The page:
Behold, the first reviews for Stranger Things season two have arrived and by all accounts, Netflix and the Duffer Brothers have recaptured the fun and magic of season one. While season two couldn’t possibly sneak up on us the way season one unexpectedly broke out, it does sound as if the sophomore sequel lives up to the considerable hype and expectations.
Season two, or Stranger Things 2 as it’s being dubbed, takes place one year after the first season. Our main characters have been sworn to secrecy by the powers that be so that the Upside Down stays a mystery. Unfortunately, Will is having trouble recovering from his time being hunted by the Demogorgon and keeps having flashes of the terrifying dimension. Eleven, meanwhile, is nowhere to be found after seemingly sacrificing herself to save her friends. With a set up like that, the Duffers have ample room to operate this year. Let’s see what the critics are saying.
The Hollywood Reporter‘s Daniel Feinberg:
“Stranger Things 2 is quite good and, if your expectations are in check, largely satisfying. The Duffer Brothers fall into very few traps of self-importance or self-awareness and they deliver a second season with an expanded assortment of ’80s influences, an expanded cast of instantly embraceable characters and some expanded Stranger Things mythology without the bloat that inevitably dooms sequels.”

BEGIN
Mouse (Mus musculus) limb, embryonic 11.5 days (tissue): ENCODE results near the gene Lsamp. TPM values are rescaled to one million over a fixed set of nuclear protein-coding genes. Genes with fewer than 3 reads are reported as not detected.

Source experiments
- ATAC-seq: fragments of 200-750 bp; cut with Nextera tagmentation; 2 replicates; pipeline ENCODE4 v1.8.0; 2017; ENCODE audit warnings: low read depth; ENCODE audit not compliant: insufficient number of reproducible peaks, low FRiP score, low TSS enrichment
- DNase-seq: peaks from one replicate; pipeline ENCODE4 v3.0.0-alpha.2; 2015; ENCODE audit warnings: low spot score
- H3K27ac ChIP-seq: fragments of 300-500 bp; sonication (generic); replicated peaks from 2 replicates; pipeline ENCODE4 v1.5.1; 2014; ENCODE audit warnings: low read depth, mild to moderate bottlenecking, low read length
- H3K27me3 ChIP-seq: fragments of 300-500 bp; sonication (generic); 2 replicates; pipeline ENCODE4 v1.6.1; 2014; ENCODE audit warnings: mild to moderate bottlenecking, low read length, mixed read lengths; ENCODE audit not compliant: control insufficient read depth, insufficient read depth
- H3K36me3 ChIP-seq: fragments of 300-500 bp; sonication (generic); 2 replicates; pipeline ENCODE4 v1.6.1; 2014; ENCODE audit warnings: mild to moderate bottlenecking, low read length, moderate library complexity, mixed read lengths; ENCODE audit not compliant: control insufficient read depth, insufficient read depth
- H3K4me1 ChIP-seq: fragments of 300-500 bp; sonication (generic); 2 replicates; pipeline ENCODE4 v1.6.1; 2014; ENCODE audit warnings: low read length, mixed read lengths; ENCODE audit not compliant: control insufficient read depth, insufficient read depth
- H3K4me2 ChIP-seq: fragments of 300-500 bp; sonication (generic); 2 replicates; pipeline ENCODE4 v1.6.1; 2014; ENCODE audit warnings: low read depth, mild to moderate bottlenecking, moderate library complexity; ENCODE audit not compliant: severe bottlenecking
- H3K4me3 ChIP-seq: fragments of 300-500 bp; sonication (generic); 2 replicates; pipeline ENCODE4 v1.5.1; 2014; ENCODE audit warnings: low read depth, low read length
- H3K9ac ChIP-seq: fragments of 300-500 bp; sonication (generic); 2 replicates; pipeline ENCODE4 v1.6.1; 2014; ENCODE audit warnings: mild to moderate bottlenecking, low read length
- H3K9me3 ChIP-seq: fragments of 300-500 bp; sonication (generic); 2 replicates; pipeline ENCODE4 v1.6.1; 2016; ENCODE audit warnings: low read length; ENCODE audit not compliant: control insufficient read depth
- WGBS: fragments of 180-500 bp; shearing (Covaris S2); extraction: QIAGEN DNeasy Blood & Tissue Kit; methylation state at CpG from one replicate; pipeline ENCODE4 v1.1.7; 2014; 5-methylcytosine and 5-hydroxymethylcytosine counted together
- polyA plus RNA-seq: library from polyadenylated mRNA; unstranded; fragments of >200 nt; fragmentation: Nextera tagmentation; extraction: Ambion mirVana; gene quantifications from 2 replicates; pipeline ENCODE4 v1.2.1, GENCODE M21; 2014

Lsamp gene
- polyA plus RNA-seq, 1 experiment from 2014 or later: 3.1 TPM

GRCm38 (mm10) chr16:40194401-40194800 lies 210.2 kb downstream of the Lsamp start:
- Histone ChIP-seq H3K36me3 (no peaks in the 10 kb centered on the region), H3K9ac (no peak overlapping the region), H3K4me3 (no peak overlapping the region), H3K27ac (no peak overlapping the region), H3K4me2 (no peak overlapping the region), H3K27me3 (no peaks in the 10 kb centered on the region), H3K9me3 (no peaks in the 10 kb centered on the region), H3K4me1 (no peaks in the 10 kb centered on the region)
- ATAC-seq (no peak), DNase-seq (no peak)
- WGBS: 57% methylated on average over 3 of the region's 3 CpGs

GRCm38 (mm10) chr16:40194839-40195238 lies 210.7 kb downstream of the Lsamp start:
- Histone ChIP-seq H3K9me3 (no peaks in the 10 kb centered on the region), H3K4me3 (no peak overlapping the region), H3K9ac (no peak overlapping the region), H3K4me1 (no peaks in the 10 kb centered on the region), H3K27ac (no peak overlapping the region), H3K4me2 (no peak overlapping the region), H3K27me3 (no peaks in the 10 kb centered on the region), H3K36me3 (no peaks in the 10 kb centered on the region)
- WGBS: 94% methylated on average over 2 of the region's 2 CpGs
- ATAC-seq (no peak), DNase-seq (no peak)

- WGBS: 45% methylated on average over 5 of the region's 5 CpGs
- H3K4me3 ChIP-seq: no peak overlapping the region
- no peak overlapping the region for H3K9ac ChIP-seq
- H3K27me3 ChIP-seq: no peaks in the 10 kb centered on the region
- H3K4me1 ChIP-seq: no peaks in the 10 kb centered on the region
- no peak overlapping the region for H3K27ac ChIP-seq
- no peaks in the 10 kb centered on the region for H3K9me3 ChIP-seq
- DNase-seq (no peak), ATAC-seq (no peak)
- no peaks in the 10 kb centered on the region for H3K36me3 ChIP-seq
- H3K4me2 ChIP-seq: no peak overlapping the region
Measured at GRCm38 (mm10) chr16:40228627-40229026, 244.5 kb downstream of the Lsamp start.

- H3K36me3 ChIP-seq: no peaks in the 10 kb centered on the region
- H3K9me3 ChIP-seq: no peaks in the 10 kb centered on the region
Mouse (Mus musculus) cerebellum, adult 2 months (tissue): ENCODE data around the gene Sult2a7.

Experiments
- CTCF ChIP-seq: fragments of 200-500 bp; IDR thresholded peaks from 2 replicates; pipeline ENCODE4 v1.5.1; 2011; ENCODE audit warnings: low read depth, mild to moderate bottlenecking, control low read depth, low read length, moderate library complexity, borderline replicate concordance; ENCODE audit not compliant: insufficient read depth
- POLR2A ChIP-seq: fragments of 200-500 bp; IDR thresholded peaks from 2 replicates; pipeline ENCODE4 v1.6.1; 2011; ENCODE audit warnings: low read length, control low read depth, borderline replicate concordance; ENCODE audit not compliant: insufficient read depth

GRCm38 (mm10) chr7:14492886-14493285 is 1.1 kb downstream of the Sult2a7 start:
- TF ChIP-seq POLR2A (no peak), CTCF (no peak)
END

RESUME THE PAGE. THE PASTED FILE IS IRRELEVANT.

Collider‘s Allison Keene:
“[Unlike] other zeitgeist-dwelling series that suffered tangible sophomore slumps (True Detective, UnREAL, Mr. Robot), The Duffers have managed to recapture what made Season 1 so good while still moving the story forward in necessary ways, with a smartly written and cleverly-plotted script. Like that first season, not everything works perfectly, but its cumulative effect is one that is again joyous, emotional, satisfyingly spooky, and most of all, makes us care deeply about the fates of these outsiders who band together as heroes.”
Variety‘s Maureen Ryan:
“Until Stranger Things 2 really gets going — and that takes a while — it trails an air of self-consciousness that veers into strained fan service at times. The good news is, the show’s core cast remains an extremely versatile and effective ensemble, and once the story kicks into a higher gear about halfway through the nine-episode season, a lot of the old magic returns.”
Uproxx‘s Alan Sepinwall:
“There will come a point where the Duffers and Netflix are pushing their luck with this series, where there will be too many characters and too many plot twists that evoke eye rolls and moans of, “Oh, this again?” Thankfully, it’s not there yet. (Though the season’s closing shot again triggered some mental alarm bells, so this feeling may never entirely go away.) Not all sequels live up to the original; this one does better than I ever would have imagined. The show itself couldn’t possibly sneak up on me a second time; how entertaining it continues to be absolutely did.”